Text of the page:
The question of how legacy media responds to this shift and ensure they stay not just relevant but indispensable to the news-consuming public is a particularly fraught one. And it isn’t like RTÉ (Ireland’s equivalent of the BBC) can invest in innovation and talent to reinvigorate their offering, as their licence fee funding model looks to be increasingly unsustainable. The Irish Government is reviewing this in the autumn, with calls from some quarters for it to be provided through a new tax on Big Tech platforms. The notion of market-dominant Big Tech firms being gifted a capital stake in public-interest journalism is being seriously considered as a means of keeping the Irish legacy media afloat, and gives a worrying indication of its current health.

Print media continues to decline

The digitalisation of journalism has revolutionised the way news is consumed. Print media now faces the beginning of the end, according to Peter Vandermeersh, Chief Executive of Mediahuis Ireland. Vandermeersh has predicted that daily print newspapers will have disappeared within the next decade. In Ireland, print circulation numbers are forecast to decline by 7.41% with a reduction in associated revenue down to €151.45 million by 2026. By contrast, digital circulation is expected to increase by 7.18% over the same period.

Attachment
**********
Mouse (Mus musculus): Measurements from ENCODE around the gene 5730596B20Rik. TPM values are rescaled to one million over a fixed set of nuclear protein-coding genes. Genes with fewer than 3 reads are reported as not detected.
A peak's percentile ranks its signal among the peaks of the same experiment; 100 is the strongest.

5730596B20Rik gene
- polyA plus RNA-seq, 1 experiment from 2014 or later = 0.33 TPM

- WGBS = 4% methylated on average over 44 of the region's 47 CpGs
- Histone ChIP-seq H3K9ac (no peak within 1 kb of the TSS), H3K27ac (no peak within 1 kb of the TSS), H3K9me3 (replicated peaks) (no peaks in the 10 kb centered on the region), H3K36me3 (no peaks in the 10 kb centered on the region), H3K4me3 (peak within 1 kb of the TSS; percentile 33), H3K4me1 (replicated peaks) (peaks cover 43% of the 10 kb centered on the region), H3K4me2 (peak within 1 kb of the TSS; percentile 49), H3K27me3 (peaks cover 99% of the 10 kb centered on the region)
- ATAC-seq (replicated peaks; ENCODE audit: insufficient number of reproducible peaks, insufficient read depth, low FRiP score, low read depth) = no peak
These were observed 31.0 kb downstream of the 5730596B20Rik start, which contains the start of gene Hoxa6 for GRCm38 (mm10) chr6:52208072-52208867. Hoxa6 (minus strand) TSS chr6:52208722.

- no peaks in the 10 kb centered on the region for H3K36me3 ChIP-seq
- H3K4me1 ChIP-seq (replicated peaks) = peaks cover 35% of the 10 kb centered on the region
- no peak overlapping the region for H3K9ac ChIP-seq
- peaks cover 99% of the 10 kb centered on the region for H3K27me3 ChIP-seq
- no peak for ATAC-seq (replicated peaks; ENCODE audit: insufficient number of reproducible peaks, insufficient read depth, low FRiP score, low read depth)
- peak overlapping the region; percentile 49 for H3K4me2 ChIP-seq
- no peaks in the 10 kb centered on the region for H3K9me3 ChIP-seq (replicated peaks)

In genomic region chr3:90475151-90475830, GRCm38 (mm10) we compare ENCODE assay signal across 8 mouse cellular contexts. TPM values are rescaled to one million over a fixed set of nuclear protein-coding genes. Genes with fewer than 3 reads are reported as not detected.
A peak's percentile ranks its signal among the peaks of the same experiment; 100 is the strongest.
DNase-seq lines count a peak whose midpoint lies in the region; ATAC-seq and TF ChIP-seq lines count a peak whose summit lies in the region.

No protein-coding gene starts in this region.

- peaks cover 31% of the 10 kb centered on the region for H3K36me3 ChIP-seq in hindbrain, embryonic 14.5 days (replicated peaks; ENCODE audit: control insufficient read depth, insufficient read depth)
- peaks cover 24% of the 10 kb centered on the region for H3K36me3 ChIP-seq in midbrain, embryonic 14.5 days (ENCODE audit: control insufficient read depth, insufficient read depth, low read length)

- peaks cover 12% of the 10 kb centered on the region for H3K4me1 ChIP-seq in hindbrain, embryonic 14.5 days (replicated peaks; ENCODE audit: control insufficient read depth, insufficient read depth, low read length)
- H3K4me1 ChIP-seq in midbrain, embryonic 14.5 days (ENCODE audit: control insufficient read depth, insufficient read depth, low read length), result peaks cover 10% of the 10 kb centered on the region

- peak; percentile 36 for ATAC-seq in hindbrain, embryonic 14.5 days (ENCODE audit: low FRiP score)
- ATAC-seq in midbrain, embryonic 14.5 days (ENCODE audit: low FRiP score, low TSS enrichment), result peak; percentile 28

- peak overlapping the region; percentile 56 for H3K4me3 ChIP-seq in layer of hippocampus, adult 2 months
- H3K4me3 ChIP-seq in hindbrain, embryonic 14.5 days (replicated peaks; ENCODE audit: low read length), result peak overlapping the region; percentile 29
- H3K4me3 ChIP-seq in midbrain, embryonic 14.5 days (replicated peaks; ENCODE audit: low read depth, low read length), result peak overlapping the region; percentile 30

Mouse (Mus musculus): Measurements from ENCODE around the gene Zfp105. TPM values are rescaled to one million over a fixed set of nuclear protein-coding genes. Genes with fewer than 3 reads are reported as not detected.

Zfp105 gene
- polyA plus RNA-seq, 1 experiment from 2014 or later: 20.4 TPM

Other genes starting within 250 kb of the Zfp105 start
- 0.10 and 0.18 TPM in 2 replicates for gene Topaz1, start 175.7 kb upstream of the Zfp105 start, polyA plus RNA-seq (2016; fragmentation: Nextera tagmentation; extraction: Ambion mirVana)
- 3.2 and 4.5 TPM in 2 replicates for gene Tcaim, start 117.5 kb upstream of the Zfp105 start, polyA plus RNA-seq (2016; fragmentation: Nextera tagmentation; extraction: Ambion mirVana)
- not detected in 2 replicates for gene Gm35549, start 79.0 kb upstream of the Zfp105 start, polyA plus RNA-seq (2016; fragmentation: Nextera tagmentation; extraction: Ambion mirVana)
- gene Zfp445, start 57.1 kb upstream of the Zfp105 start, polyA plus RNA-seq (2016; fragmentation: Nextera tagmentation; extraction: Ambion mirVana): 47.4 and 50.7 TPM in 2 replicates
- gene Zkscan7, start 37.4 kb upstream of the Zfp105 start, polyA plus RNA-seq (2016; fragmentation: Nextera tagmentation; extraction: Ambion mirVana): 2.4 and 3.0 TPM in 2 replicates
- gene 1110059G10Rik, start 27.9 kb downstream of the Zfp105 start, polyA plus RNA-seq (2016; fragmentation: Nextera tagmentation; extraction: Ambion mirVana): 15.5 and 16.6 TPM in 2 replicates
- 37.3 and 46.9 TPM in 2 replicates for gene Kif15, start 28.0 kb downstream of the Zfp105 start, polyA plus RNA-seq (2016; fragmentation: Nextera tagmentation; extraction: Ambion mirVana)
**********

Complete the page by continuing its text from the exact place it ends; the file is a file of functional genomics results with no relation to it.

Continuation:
This progression is not unique to Ireland – newspaper markets across Europe have been hit as digitalisation has taken its toll on sales, circulation and general readership, as publications find themselves in competition with online outlets in a fast-paced market populated by a growing audience of digitally literate consumers

The unstoppable rise of AI

In one alarming section of the Reuters study, it is claimed that only a quarter of Irish people agree that they need to have a human editor to curate their news, as opposed to an algorithm. An incident in early 2023 brought this perspective into focus as Irish Times editor Ruadhán Mac Cormaic was forced to apologise after the paper published an opinion piece which had, in fact, been generated by artificial intelligence. The incident shone a spotlight on the particular challenges posed by AI, and its growing use, for all those involved in the creation and dissemination of news.